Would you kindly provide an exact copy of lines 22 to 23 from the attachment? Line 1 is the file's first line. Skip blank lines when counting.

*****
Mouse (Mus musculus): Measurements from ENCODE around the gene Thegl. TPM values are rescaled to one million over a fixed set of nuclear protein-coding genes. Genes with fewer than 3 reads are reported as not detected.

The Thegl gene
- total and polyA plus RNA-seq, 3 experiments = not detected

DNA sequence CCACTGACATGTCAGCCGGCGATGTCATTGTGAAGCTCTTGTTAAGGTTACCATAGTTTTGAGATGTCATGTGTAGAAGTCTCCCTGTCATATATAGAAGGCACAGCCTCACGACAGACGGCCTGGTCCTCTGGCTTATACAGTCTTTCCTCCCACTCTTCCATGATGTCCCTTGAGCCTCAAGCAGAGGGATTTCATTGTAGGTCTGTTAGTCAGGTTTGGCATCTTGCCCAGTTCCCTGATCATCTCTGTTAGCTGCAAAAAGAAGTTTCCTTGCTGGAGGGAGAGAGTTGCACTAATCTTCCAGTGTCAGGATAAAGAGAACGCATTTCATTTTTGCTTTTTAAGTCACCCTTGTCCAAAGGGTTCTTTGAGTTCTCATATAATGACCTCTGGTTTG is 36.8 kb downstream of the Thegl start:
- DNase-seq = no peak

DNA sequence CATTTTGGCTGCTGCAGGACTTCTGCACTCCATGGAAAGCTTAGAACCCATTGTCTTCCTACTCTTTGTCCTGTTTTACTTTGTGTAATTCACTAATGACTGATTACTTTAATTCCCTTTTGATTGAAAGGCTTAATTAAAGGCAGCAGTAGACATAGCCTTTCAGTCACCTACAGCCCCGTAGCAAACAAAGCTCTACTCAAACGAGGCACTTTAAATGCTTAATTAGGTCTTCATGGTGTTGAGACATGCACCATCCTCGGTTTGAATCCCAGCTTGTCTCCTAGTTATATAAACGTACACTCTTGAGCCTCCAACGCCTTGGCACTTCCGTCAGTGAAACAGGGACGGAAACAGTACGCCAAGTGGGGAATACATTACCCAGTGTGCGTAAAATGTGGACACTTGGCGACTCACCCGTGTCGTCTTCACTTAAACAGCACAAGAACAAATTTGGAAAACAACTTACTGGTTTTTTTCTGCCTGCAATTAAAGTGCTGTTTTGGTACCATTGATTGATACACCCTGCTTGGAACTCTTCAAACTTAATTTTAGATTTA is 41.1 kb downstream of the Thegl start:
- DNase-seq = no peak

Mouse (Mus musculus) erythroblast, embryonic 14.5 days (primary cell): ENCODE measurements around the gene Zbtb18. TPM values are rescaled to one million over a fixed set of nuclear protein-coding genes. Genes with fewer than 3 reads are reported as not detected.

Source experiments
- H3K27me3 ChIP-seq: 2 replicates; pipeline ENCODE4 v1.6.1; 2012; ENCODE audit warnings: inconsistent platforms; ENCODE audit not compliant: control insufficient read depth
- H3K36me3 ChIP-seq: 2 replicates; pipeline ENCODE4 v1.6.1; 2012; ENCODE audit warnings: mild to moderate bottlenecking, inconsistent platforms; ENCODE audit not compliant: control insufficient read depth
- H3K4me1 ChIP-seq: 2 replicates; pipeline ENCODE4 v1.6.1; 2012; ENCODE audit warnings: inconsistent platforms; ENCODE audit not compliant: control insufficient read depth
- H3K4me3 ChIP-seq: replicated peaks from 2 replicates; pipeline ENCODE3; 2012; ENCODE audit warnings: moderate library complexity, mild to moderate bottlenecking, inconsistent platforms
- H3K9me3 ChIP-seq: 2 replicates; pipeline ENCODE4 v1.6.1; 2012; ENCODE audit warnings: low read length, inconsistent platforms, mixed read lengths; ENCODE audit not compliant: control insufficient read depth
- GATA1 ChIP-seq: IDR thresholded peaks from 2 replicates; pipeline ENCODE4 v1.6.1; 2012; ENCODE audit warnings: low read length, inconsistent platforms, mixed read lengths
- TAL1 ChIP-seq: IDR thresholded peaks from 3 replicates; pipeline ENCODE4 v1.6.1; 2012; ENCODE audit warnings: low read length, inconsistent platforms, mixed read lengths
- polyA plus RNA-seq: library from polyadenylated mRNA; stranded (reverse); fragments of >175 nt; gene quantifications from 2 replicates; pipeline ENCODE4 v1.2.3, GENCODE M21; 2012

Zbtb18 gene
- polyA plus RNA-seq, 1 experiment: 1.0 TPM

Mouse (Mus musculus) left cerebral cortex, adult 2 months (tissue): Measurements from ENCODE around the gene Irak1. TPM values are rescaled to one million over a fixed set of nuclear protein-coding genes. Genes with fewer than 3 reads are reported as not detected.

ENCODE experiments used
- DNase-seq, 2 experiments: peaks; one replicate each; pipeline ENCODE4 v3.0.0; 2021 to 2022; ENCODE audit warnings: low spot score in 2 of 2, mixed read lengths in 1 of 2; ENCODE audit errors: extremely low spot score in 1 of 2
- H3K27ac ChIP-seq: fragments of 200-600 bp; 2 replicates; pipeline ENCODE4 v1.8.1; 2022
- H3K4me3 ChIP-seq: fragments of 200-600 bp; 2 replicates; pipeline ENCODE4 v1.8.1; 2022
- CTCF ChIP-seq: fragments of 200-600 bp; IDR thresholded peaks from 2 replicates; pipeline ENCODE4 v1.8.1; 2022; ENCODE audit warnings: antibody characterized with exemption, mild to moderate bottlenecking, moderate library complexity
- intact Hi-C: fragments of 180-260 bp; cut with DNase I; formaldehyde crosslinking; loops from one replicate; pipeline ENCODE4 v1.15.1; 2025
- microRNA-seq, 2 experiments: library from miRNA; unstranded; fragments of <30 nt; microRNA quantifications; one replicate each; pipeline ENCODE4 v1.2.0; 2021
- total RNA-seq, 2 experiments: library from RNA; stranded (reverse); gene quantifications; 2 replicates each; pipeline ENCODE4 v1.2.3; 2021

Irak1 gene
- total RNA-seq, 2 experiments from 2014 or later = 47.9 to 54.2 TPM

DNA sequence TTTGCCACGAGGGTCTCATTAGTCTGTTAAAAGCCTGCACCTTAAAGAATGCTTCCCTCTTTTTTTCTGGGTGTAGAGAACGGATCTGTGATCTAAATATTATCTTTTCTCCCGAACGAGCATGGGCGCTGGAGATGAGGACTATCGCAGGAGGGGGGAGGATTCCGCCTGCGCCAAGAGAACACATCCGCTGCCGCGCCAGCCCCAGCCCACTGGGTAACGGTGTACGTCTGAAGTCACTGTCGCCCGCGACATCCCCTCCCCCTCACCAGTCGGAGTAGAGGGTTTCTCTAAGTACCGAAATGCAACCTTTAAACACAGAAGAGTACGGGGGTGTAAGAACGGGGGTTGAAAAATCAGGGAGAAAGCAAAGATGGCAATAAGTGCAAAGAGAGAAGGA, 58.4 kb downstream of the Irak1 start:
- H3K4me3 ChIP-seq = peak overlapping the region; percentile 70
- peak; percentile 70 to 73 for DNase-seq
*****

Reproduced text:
- DNase-seq, 2 experiments: peaks; one replicate each; pipeline ENCODE4 v3.0.0; 2021 to 2022; ENCODE audit warnings: low spot score in 2 of 2, mixed read lengths in 1 of 2; ENCODE audit errors: extremely low spot score in 1 of 2
- H3K27ac ChIP-seq: fragments of 200-600 bp; 2 replicates; pipeline ENCODE4 v1.8.1; 2022